Europe's top court rules Sharia divorce 'not in the scope' of EU laws

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By Cristina Abellan Matamoros
Europe's top court rules Sharia divorce 'not in the scope' of EU laws
Copyright  REUTERS/Francois Lenoir

Europe’s top court has ruled that EU divorce regulation does not recognise marriages dissolved under Sharia law.

The ruling followed a case by Syrian-German couple who divorced in a Sharia court in Syria in October 2013.

Raja Mamisch and Soha Sahyouni married in Syria in 1992 but currently live in Germany. The husband, Mamisch, dissolved the marriage in 2013 before a Sharia court in Latakia, Syria by having a representative pronounce the divorce formula “talaq” three times. Sahyouni then agreed in writing to the divorce, releasing Mamisch from all obligations towards his ex-wife.

Mamisch later applied for the recognition of the divorce in Germany and the state court in Munich ruled the EU’s divorce regulation (Rome III) did apply and granted his application. However, this time, Sahyouni appealed to have the decision overturned.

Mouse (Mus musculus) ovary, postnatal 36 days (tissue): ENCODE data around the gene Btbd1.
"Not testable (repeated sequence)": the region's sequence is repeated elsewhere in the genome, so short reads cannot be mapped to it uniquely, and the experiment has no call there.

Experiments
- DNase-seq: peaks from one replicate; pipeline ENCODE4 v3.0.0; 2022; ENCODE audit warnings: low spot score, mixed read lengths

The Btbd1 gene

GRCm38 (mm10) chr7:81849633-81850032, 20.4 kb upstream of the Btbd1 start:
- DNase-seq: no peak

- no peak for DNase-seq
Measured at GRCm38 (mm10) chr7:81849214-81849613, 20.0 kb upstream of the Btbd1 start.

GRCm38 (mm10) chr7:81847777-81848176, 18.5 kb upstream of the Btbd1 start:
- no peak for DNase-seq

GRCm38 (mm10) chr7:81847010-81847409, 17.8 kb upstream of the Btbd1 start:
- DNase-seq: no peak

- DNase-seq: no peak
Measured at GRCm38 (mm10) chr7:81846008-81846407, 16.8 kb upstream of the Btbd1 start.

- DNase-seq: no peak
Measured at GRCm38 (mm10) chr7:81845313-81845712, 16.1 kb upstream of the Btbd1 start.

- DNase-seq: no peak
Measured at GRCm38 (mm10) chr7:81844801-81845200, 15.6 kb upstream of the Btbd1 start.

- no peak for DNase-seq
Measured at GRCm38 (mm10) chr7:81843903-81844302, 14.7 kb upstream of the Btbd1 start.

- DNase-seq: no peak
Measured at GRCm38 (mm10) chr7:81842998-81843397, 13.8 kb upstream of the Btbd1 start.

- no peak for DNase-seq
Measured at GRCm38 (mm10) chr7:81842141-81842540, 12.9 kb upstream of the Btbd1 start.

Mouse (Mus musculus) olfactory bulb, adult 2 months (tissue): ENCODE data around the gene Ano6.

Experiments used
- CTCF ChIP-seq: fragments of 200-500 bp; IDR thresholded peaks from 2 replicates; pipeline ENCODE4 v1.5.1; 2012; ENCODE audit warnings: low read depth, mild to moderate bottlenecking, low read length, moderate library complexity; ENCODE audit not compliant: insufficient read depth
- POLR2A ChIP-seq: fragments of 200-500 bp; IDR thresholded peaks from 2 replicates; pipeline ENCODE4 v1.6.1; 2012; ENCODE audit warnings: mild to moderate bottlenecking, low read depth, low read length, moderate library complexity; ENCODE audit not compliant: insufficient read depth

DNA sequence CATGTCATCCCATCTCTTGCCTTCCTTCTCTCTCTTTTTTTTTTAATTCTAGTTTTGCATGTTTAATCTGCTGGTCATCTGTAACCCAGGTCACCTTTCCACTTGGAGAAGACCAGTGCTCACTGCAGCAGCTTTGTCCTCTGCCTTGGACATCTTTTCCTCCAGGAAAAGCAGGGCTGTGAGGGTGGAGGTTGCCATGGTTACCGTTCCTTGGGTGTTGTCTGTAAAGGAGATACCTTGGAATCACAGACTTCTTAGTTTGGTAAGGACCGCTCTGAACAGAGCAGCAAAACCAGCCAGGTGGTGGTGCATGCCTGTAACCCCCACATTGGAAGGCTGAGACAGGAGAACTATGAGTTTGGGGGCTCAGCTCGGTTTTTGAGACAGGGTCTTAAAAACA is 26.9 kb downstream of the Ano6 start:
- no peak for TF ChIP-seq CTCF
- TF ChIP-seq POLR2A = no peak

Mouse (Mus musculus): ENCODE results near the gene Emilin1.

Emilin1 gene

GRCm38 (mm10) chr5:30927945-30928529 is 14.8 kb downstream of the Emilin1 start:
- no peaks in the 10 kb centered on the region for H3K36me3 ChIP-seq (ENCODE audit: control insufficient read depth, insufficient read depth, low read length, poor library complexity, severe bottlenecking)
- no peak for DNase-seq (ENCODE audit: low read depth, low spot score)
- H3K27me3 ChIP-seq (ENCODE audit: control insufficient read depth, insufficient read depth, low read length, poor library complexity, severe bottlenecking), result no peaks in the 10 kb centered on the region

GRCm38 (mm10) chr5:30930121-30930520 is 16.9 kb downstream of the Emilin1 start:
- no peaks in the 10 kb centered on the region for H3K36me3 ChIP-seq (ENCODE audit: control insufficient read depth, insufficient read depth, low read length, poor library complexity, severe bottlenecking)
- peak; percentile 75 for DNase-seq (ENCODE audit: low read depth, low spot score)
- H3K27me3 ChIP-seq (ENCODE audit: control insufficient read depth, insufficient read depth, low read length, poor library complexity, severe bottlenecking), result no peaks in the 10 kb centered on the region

The president of the Munich Higher Regional Court rejected Sahyouni’s appeal on the grounds that Rome III regulation also applied to “divorces pronounced without the constitutive intervention of a court or public authority (‘private divorces’)”.

A divorce is considered “private” by the European Court of Justice (ECJ) if the marriage was dissolved by a religious court and not a state authority.

But in 2015, after the rejection of Sahyouni’s claim, the Munich Higher Regional Court submitted a number of questions on the interpretation of Rome III to the ECJ, which ruled that the EU’s divorce regulation “solely covers divorces that are pronounced either by a national court or under the supervision of a public authority”. 

A divorce from a unilateral declaration made by one of the spouses before a religious court, such as the divorce involved, “does not come within the scope of the Rome III Regulation,” said the court's statement.

The case was sent back to Munich after the ECJ said the case needs to be decided under national law.

The court in Munich will take the final decision on the issue.